Read these 10 Protective Swim Gear Tips tips to make your life smarter, better, faster and wiser. Each tip is approved by our Editors and created by expert writers so great we call them Gurus. LifeTips is the place to go when you need to know about Swim tips and hundreds of other topics.
The soles of your feet are soft and after being exposed to water, become quite susceptible to cuts and scrapes. If you are going to be underwater for any substantial length of time, wear some protective swimwear on your feet. Swim fins should always have neoprene swim socks underneath. Otherwise, the fins will rub the ankles and heels raw. It is a good idea to wear swim socks or swim shoes in the water even if you aren't wearing fins. This is especially true if you are going to be at the ocean or a lake. There are many things in natural bodies of water that can cut your feet, including shells and glass.
For added protection when sun block just isn't enough, try sun protective swimwear. There are shirts specifically designed for swimming and sun protection. These shirts will be much more hydrodynamic than just a simple coverup. Available in short and long sleeves, they are formfitting and unrestrictive. Also, there are bodysuits available for children and babies that protect their sensitive, fair skin. These garments are available for purchase at surf shops, swim shops, and many Internet stores.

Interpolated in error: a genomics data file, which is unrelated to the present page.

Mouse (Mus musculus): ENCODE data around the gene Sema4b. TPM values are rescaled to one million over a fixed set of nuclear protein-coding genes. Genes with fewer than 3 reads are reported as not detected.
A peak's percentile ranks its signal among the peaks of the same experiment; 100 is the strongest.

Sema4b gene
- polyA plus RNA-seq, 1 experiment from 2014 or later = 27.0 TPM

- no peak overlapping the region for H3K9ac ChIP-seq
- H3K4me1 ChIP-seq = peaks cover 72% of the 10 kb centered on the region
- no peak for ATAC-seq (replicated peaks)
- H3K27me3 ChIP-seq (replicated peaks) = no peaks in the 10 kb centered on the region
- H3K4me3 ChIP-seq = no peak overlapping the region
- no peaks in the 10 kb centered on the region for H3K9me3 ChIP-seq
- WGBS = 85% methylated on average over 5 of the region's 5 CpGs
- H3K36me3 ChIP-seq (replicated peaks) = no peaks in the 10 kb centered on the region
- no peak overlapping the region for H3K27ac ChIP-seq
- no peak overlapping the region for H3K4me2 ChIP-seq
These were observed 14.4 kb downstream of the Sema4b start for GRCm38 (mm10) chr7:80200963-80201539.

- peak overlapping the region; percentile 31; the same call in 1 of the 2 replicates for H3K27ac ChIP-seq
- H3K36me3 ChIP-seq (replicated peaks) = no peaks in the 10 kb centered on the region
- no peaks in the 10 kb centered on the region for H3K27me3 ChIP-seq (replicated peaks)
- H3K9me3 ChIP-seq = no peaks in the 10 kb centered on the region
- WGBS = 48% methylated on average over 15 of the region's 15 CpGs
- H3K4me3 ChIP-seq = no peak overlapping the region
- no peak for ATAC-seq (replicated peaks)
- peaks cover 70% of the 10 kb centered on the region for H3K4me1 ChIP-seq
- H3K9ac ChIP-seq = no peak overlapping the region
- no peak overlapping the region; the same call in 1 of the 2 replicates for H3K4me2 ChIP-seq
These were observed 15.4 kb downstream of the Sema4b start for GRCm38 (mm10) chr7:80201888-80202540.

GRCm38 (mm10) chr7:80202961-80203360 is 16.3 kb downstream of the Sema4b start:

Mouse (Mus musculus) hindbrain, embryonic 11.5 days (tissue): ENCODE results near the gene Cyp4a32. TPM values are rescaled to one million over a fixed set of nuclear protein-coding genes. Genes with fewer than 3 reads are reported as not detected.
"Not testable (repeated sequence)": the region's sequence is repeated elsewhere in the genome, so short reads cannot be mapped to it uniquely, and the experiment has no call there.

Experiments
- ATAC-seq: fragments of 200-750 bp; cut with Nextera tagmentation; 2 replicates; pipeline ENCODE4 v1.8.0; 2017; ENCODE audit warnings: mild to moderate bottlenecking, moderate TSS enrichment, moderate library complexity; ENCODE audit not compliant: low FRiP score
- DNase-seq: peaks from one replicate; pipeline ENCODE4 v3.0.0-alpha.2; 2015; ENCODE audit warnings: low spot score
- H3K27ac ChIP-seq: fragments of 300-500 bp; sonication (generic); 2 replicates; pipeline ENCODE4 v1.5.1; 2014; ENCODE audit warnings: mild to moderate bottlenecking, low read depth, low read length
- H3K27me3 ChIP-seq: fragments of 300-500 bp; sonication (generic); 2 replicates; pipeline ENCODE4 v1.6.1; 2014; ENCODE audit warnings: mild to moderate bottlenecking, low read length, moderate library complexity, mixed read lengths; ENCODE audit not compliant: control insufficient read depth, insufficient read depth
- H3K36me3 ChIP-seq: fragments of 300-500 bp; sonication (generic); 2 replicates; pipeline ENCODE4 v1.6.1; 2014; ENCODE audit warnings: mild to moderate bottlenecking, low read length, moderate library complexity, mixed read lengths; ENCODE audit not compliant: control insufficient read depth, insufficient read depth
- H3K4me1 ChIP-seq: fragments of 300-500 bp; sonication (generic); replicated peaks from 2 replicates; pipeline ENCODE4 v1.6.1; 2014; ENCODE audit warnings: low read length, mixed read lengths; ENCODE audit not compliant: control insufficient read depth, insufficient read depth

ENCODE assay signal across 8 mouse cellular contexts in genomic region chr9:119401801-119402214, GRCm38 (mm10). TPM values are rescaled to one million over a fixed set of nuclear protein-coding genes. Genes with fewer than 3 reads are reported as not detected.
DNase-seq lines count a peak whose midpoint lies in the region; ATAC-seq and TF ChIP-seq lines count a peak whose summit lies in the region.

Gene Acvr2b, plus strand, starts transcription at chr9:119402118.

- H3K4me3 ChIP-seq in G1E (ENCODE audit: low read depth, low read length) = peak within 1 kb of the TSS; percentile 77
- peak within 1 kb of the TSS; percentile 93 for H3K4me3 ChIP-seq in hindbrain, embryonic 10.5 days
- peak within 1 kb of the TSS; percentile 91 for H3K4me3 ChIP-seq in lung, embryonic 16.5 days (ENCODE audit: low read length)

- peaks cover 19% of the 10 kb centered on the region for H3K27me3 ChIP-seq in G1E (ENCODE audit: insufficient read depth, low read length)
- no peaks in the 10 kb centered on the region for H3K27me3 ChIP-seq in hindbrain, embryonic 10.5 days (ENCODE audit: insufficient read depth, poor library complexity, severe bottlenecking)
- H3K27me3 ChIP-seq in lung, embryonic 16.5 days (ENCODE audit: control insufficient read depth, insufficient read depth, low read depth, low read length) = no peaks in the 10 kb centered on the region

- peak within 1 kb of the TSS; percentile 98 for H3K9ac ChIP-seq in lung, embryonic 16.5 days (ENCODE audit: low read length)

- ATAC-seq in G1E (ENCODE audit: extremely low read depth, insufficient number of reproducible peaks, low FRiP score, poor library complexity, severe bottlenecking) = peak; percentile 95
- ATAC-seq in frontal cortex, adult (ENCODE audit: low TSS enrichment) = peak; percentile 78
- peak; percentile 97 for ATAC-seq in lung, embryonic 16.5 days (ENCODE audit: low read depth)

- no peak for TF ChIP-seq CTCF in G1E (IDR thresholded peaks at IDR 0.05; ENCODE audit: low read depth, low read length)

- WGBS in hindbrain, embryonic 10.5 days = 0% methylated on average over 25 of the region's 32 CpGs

Nose plugs and earplugs are desirable when swimming for great lengths of time. Competitive swimmers really need the protection, as they are moving so fast and turning their head from side to side repeatedly. As a result of this rapid movement, water can easily enter the nose, making it difficult to breath. Also, it can enter the ears, causing a painful condition known as “swimmer's ear”. If water enters the ear despite the added protection, put a few drops of rubbing alcohol in there to dry it out.
Protection from harmful UV rays won't just save you from a lot of pain, it could save your life. The chances of developing skin cancer are greatly increased by overexposure to the sun. Although you may want a gorgeous, deep tan, think about the consequences first. Do you already have a base tan? If not, keep in mind that a fair-skinned person needs a lot of protection from burning. SPF 15 for pale skin will scorch before it tans. Don't worry about the tan, as it will come with time. If you are susceptible to quick sunburns, then go for a higher SPF. Darker skin-types can stick with the SPF 15 or lower.
There is a basic collection of equipment for a lifeguard to have with them at the pool or on the beach. When starting a shift, a lifeguard should always make a mental checklist of the following lifeguard gear:
-First Aid Kit
-Binoculars (for beach)
When at the beach, try to stay out of the sun whenever you are out of the water. UV rays reflect off the water and sand at the beach, making it even more dangerous than the pool. A beach umbrella or beach shelter should be erected for you to lounge under. Beach shelters are preferable, as they are a tented structure that keeps more sun out. In addition to protecting you from burns, they will keep give you shade and prevent your body from overheating. Always keep plenty of bottled water handy to prevent dehydration and if you bring snacks, make them fruits for energy.